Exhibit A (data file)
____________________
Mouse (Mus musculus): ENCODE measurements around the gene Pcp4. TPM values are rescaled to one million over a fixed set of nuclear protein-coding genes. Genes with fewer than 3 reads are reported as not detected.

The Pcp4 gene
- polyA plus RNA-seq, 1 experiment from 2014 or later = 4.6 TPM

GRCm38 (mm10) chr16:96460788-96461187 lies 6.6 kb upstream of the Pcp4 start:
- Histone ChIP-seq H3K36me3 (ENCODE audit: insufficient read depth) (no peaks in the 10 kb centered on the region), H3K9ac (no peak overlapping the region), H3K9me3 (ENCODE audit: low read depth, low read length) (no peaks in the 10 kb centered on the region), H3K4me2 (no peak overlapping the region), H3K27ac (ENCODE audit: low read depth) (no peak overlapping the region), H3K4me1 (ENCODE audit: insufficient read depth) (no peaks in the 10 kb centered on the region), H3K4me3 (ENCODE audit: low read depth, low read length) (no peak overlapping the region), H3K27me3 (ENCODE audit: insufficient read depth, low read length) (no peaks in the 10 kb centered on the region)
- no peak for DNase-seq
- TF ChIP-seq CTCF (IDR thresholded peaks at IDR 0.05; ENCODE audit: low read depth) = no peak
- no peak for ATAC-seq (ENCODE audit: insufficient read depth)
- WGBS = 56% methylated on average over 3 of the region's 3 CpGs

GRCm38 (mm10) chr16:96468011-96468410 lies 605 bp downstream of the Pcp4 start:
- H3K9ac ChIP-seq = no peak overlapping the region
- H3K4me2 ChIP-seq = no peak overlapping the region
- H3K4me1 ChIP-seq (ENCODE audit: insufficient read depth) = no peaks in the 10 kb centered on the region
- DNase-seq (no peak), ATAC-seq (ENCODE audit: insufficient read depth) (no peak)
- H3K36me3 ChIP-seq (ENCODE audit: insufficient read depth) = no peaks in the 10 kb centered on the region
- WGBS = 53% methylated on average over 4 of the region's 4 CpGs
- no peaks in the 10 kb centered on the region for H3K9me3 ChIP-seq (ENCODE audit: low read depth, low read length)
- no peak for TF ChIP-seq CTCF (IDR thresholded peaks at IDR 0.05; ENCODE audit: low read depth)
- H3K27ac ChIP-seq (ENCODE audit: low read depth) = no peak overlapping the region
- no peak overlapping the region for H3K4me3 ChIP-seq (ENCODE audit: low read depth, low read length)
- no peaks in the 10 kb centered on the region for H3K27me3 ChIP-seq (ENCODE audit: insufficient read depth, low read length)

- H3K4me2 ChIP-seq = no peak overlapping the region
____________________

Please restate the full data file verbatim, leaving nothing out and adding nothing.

Mouse (Mus musculus): ENCODE measurements around the gene Pcp4. TPM values are rescaled to one million over a fixed set of nuclear protein-coding genes. Genes with fewer than 3 reads are reported as not detected.

The Pcp4 gene
- polyA plus RNA-seq, 1 experiment from 2014 or later = 4.6 TPM

GRCm38 (mm10) chr16:96460788-96461187 lies 6.6 kb upstream of the Pcp4 start:
- Histone ChIP-seq H3K36me3 (ENCODE audit: insufficient read depth) (no peaks in the 10 kb centered on the region), H3K9ac (no peak overlapping the region), H3K9me3 (ENCODE audit: low read depth, low read length) (no peaks in the 10 kb centered on the region), H3K4me2 (no peak overlapping the region), H3K27ac (ENCODE audit: low read depth) (no peak overlapping the region), H3K4me1 (ENCODE audit: insufficient read depth) (no peaks in the 10 kb centered on the region), H3K4me3 (ENCODE audit: low read depth, low read length) (no peak overlapping the region), H3K27me3 (ENCODE audit: insufficient read depth, low read length) (no peaks in the 10 kb centered on the region)
- no peak for DNase-seq
- TF ChIP-seq CTCF (IDR thresholded peaks at IDR 0.05; ENCODE audit: low read depth) = no peak
- no peak for ATAC-seq (ENCODE audit: insufficient read depth)
- WGBS = 56% methylated on average over 3 of the region's 3 CpGs

GRCm38 (mm10) chr16:96468011-96468410 lies 605 bp downstream of the Pcp4 start:
- H3K9ac ChIP-seq = no peak overlapping the region
- H3K4me2 ChIP-seq = no peak overlapping the region
- H3K4me1 ChIP-seq (ENCODE audit: insufficient read depth) = no peaks in the 10 kb centered on the region
- DNase-seq (no peak), ATAC-seq (ENCODE audit: insufficient read depth) (no peak)
- H3K36me3 ChIP-seq (ENCODE audit: insufficient read depth) = no peaks in the 10 kb centered on the region
- WGBS = 53% methylated on average over 4 of the region's 4 CpGs
- no peaks in the 10 kb centered on the region for H3K9me3 ChIP-seq (ENCODE audit: low read depth, low read length)
- no peak for TF ChIP-seq CTCF (IDR thresholded peaks at IDR 0.05; ENCODE audit: low read depth)
- H3K27ac ChIP-seq (ENCODE audit: low read depth) = no peak overlapping the region
- no peak overlapping the region for H3K4me3 ChIP-seq (ENCODE audit: low read depth, low read length)
- no peaks in the 10 kb centered on the region for H3K27me3 ChIP-seq (ENCODE audit: insufficient read depth, low read length)

- H3K4me2 ChIP-seq = no peak overlapping the region